Hungary excepted, Central and Eastern Europe is eager to end its reliance on Russia for nuclear fuel and technology.
Rosatom, Russia’s state-owned nuclear energy company, is one of few Russian companies still legally operating in the European Union. This is despite the fact that in January 2023, news broke that Ukrainian intelligence had uncovered documents proving Rosatom had planned to export sanctioned goods to the Russian military.
Using its legal operations in the EU, the company can provide Russia’s arms industry with much needed technology and fuel.
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Ukrainian officials have been urging the EU to put Rosatom on its sanctions list for more than a year, especially after the company was incriminated in Russia’s seizure of the Zaporizhzhia power plant.
Many within the EU agree. Following a visit to Kyiv in April, German Economy Minister Robert Habeck urged the EU to impose sanctions on Russian nuclear fuel “even if that means a change for the countries that still equip nuclear power plants with Russian uranium”.
The Bellona Foundation, an international environmental NGO based in Norway, earlier this year published a major report looking at Rosatom’s role in Russia’s invasion of Ukraine.
“It is not surprising that a corporation as politically important as Rosatom would be deeply enmeshed in Moscow’s war effort. What is surprising is how reluctant the West has been to place Rosatom on the same footing as other Russian energy giants that have been the target of sanctions and other forms of political redress from governments supportive of Ukraine,” wrote its author, Charles Digges.
Supply and demand
Efforts to decouple the EU from Russian nuclear fuel have stalled in large part over supply concerns. Unlike gas or oil, nuclear energy imports are hard to replace. Regardless, European states will have to detach themselves from Russian nuclear supplies in the long-term if they wish to free their markets from Russian influence.
Russia produces eight per cent of the world’s raw uranium supply and 38 per cent of converted uranium. Additionally, Russia is also home to around 46 per cent of the world’s uranium enrichment capacity.
The EU, in turn, sources 20 per cent of its natural uranium from Russia along with 26 per cent of its enrichment services, according to data from the World Nuclear Association.
The are 18 nuclear power plants in the EU which use Russian designs and rely on Russian imports. All of these would be affected by EU sanctions on Rosatom unless they can source new suppliers.
Slovakia last week became the latest country to do just that. On August 25, US energy firm Westinghouse agreed to supply nuclear fuel to Slovenské elektrárne, whose four operational nuclear reactors provide Slovakia with almost 60 per cent of its electricity.
According to Branislav Strýček, director of Slovenské elektrárne, “Securing another nuclear fuel supplier for our power plants is an important step in strengthening Slovakia’s energy security. Nuclear power plants represent an important pillar in our country’s energy mix, therefore I consider it to be crucial to secure nuclear fuel supply diversification for their stable operation.”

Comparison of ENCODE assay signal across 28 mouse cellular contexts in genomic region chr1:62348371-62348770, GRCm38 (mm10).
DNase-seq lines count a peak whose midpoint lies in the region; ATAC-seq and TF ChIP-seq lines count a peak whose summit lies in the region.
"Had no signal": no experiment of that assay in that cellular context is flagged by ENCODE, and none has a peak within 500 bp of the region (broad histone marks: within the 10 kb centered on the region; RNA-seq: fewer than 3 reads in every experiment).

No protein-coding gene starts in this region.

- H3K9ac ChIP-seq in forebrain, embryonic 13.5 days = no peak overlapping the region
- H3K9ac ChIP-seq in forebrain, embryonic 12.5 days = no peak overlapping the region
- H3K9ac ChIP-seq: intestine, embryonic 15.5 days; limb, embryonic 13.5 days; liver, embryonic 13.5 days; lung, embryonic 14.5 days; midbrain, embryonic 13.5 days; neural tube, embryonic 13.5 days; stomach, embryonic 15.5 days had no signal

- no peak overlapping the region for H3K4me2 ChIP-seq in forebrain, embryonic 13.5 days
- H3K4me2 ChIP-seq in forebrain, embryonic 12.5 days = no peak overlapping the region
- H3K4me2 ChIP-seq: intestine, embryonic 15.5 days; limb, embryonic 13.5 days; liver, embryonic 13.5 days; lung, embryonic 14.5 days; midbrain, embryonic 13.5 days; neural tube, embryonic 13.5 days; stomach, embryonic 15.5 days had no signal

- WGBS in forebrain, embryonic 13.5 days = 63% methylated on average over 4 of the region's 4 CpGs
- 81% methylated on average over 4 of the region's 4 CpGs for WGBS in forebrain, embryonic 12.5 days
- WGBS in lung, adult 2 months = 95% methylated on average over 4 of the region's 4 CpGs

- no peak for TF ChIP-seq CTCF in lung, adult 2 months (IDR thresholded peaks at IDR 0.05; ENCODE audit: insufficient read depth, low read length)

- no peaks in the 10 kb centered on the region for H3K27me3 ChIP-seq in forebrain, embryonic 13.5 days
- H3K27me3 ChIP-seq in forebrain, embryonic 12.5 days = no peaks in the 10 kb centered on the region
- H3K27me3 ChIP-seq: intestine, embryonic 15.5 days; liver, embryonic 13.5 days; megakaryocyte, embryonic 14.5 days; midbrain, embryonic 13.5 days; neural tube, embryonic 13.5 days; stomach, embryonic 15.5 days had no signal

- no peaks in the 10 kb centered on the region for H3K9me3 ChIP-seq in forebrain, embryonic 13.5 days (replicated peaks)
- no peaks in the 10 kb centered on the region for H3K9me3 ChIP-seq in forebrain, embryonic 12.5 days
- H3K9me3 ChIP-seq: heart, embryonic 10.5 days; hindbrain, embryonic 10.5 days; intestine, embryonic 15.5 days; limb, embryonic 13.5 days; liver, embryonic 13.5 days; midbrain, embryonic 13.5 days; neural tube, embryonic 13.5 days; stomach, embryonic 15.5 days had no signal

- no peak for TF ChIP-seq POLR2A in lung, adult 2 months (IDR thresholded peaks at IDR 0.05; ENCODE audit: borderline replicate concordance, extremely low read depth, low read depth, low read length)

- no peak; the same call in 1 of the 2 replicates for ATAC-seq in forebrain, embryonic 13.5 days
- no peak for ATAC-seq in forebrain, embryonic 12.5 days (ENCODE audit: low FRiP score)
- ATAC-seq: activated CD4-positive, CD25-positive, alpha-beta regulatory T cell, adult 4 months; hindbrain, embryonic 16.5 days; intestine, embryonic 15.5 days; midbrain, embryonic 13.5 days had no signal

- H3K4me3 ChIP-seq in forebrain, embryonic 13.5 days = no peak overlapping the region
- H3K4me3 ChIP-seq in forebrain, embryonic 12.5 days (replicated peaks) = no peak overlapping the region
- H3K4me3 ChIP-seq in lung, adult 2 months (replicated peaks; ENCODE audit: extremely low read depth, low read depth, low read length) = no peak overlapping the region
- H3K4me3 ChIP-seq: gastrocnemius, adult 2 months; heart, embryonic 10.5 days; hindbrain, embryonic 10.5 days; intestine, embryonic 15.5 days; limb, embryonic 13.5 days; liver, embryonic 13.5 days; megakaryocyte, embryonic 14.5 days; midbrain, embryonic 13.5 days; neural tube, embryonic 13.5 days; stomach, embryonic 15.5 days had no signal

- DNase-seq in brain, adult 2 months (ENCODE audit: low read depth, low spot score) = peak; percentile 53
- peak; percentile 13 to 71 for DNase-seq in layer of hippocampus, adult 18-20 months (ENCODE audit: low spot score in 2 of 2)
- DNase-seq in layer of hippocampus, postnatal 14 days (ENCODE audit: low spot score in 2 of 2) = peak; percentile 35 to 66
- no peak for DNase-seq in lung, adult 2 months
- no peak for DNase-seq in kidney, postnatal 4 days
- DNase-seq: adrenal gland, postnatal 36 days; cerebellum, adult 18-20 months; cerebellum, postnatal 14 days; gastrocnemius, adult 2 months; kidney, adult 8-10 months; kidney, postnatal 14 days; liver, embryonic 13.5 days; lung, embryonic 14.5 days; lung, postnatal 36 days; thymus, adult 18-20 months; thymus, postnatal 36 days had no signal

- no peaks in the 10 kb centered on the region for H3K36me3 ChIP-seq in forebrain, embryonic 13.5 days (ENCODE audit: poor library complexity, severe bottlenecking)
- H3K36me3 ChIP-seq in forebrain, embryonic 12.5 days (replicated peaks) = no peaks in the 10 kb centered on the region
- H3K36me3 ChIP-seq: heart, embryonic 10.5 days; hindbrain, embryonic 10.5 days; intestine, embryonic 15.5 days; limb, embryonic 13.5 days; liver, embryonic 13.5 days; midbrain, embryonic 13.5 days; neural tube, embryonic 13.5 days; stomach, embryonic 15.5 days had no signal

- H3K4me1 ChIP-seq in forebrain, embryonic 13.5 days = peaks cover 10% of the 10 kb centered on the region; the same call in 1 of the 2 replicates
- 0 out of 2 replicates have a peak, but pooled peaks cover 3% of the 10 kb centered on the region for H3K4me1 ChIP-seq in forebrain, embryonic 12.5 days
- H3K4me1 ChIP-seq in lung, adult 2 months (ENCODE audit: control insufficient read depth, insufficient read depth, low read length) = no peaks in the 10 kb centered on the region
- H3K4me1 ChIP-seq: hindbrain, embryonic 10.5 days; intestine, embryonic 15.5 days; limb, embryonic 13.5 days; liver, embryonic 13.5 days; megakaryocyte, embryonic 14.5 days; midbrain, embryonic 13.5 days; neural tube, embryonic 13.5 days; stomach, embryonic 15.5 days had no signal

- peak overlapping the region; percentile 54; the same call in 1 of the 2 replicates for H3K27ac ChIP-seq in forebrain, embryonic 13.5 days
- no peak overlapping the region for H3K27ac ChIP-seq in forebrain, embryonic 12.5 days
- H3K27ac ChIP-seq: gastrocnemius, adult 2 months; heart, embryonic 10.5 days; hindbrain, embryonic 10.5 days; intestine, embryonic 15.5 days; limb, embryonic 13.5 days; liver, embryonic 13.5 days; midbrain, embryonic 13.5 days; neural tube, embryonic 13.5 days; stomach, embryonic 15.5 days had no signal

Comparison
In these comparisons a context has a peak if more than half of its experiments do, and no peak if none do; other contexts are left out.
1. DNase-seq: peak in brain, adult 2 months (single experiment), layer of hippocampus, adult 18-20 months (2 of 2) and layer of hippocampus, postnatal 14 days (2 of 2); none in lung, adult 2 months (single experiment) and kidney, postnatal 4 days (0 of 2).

Westinghouse is the only fully-Western supplier of fuel for the Russian-built VVER type reactors used in Slovakia. The firm has also signed deals to supply Bulgaria and Czechia with fuel for their nuclear reactors, as emerging Europe looks to speed up its move away from Russia.
Except, that is, Hungary, which appears to be in no hurry to end its nuclear relationship Russia. In August 2022, the government in Budapest issued Rosatom a permit to construct two new reactors at its Paks Nuclear Power Plant, making it highly probable that Hungary would block any new attempt to sanction Rosatom.
Atomstroyexport, a subsidiary of Rosatom, commenced main-stage construction of the two VVER power units at Paks earlier this month.
The opportunities are there
Westinghouse’s role in emerging Europe’s nuclear power industry is not limited to the supply of fuel. In October 2022 the firm inked an agreement with Poland—which currently lacks a nuclear power plant—to build three reactors at Choczewo near the Baltic Sea.
Poland has also reached an agreement with Korea Hydro and Nuclear Power (KHNP) to assess the viability of building four nuclear reactors in Pątnów, using South Korean technology. It is a further example of the opportunities now open to nuclear energy firms in emerging Europe as the region shifts away from Russia and Rosatom.
Other countries, including Romania, are meanwhile looking at US-developed small modular reactors (SMRs) to boost their nuclear power sectors.
Westinghouse is also likely to be decisive in Ukraine’s future energy strategy. Indeed, Ukraine has been cooperating with the firm for several years, buying fuel for its current reactors.
In January, the relationship was taken a step further when the government in Kyiv adopted a decree that could see the construction of two Westinghouse-built nuclear reactors in Ukraine, at the Khmelnytskyi nuclear power plant.
Ukraine’s Energy Minister Herman Galushchenko said the deal marked “the end of the era of nuclear generation based on Soviet technology.”
Like Romania, Ukraine is also exploring the potential of SMRs.
Photo: Slovakia’s Mochovce Nuclear Power Plant.
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